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Is Credit the Biggest Housing Problem?

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Numerous recent surveys have noted that while credit issuing on most types of loans has broadened in the past few months, mortgage lending still remains tight. Now, experts say that’s a hindrance to both real estate and consumer credit.

Credit availability has expanded significantly in the last year, but when it comes to mortgages, fears over large amounts of delinquency are likely preventing lenders from diving back into this type of issuing at levels even approaching pre-recession numbers, according to a report from UPI. Some experts have seen a slackening in credit restrictions for mortgage lending, but those have been minor, and have come even as interest rates and home affordability have remained at or near all-time lows for a number of months.

“Of the 30 percent increase in credit availability [since the end of the recession], mortgages account for only 5 percent despite the fact that delinquencies are down across the board,” said Trey Loughran, president of personal information solutions at Equifax, speaking at an industry conference earlier this week, according to the news agency. In all, data from Equifax shows that 30-day mortgage delinquencies are down 13.5 percent from a year ago, but lenders may have some cause for concern, the report said. The total value of delinquent mortgages is still elevated well above all-time historical averages at $450 billion, but that’s down 37 percent from the more than $700 billion observed in January 2010. In addition, 70 percent of outstanding late balances today are on first mortgages acquired between 2005 and 2007.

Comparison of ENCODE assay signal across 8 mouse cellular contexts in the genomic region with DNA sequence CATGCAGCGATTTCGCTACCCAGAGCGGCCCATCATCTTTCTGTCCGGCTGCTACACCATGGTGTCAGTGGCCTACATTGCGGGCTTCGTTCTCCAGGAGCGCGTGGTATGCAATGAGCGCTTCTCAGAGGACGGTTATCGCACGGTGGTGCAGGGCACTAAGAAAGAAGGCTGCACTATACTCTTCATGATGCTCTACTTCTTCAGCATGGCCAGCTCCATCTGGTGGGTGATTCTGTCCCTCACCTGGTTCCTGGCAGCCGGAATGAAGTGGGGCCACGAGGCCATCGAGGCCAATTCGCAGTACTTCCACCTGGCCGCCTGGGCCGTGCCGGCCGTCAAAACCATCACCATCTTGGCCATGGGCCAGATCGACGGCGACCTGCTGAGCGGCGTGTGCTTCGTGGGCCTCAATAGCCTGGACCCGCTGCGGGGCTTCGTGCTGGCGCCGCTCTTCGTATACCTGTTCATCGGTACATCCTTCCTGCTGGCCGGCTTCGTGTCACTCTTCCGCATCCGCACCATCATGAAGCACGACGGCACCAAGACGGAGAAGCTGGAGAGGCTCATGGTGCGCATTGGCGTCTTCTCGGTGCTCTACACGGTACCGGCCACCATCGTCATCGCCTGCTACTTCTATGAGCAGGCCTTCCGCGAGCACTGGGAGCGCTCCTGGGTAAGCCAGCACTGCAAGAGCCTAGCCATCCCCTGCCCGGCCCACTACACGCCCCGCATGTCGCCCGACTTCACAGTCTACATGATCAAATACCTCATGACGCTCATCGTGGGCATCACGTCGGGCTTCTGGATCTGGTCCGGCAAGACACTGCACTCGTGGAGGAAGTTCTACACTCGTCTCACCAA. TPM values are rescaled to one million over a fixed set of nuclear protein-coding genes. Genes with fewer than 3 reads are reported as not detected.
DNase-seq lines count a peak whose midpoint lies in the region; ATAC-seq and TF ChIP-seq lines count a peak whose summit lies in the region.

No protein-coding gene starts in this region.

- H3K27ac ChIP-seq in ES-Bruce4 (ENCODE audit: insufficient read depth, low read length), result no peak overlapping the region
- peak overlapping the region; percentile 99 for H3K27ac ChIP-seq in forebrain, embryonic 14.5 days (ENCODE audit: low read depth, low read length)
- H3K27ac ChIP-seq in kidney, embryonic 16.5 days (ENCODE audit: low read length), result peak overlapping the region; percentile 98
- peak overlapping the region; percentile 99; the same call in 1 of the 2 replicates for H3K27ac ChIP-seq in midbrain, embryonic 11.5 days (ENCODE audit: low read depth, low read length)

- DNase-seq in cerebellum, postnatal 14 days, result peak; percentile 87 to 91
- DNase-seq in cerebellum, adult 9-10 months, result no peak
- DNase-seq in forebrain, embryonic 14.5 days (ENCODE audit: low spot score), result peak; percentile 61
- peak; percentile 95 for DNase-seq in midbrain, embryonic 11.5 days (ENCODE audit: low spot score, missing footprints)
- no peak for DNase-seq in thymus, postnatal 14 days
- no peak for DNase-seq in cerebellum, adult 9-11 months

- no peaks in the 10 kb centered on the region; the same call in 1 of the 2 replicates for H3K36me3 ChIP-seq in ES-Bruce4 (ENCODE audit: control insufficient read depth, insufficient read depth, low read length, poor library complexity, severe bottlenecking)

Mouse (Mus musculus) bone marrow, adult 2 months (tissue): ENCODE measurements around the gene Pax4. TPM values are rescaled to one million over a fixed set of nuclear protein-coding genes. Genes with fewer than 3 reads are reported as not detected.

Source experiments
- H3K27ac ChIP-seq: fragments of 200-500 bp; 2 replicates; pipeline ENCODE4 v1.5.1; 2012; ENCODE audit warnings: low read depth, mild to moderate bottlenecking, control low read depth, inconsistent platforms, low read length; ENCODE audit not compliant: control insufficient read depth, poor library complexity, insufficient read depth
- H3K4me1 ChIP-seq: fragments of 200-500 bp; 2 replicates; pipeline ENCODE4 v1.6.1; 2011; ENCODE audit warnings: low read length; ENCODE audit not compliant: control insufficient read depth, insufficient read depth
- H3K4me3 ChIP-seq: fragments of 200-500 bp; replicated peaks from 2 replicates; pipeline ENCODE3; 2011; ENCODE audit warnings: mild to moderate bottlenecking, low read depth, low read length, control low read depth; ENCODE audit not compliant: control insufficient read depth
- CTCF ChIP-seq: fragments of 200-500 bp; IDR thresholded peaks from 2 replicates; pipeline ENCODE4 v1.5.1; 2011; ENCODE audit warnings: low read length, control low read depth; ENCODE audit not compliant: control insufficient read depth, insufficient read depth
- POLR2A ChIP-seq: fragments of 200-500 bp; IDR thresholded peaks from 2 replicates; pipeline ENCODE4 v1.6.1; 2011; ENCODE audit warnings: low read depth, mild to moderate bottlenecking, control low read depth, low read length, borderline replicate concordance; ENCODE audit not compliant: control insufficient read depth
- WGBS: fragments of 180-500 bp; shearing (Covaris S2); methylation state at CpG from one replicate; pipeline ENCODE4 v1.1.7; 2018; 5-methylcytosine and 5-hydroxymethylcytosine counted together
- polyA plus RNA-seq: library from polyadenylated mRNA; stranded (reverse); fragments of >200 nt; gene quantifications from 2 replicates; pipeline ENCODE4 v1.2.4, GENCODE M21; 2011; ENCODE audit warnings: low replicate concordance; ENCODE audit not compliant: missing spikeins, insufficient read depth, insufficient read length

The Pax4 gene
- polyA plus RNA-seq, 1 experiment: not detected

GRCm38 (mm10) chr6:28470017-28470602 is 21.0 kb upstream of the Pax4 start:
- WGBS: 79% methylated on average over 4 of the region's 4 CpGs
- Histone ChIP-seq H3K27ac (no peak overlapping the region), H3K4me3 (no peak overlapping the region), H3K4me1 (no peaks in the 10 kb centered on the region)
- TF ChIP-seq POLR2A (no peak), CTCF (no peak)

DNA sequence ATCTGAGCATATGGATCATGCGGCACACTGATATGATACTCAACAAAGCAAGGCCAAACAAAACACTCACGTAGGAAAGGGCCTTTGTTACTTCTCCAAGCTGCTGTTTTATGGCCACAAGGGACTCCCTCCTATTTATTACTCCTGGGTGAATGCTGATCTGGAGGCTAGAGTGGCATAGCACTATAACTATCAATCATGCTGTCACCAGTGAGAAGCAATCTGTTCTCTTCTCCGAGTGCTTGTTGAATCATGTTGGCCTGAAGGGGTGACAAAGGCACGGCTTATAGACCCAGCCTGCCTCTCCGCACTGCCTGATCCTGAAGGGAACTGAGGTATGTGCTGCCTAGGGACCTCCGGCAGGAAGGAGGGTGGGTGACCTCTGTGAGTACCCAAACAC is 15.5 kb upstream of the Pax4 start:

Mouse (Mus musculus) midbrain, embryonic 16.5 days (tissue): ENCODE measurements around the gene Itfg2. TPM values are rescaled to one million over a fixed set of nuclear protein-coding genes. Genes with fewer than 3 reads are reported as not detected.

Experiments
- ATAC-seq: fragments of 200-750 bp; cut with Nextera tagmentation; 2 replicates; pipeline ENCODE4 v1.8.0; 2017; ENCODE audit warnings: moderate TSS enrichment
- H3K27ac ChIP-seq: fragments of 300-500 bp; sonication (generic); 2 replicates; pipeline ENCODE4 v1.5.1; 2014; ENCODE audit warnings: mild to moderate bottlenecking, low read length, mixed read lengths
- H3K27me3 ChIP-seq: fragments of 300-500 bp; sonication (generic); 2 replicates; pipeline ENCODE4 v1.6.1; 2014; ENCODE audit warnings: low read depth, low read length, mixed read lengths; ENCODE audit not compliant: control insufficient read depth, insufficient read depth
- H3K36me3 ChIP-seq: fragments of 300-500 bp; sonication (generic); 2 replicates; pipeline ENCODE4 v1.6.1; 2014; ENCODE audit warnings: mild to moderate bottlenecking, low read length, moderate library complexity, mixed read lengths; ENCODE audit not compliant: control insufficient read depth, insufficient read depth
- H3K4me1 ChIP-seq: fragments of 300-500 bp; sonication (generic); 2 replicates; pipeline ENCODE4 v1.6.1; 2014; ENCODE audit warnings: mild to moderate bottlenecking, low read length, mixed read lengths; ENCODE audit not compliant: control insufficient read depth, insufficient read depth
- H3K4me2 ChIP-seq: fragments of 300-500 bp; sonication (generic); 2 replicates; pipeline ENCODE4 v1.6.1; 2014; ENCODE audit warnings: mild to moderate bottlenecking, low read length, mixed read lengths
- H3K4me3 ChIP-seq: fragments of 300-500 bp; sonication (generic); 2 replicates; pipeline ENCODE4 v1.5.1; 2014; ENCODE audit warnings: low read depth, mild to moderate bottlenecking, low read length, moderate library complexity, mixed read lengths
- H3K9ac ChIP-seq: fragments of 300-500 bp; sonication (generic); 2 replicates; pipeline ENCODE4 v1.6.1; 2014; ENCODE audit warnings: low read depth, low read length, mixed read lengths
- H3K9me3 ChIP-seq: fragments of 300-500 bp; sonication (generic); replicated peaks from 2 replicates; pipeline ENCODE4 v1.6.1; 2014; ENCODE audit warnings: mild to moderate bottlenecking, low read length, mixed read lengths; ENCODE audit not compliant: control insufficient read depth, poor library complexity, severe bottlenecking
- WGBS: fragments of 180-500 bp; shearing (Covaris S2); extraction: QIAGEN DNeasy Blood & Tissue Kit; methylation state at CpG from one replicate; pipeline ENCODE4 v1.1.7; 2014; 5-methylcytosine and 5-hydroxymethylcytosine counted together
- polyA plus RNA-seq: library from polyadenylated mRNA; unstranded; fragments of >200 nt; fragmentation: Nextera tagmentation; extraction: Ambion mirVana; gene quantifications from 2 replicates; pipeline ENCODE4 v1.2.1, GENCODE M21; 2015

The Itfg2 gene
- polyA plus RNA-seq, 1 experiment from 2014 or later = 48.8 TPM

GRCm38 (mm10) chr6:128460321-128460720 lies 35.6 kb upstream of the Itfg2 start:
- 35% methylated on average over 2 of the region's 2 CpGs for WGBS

The still-tight lending restrictions imposed by financial institutions include requirements for much higher credit scores than those seen prior to the recession. Many now also mandate that borrowers getting their loan without the help of a government agency will need to provide much larger down payments. Today, most require a down payment of 20 percent at signing, though obtaining backing from the Federal Housing Administration, Veterans Association and other organizations might allow them to make lower initial contributions.

Many of the nation’s top mortgage lenders may soon start increasing the rate at which they foreclose on seriously delinquent borrowers, as they recently settled a suit from nearly all states’ attorneys general over the repossession practices they used in the past.

Image: TaxFix.co.uk, via Flickr

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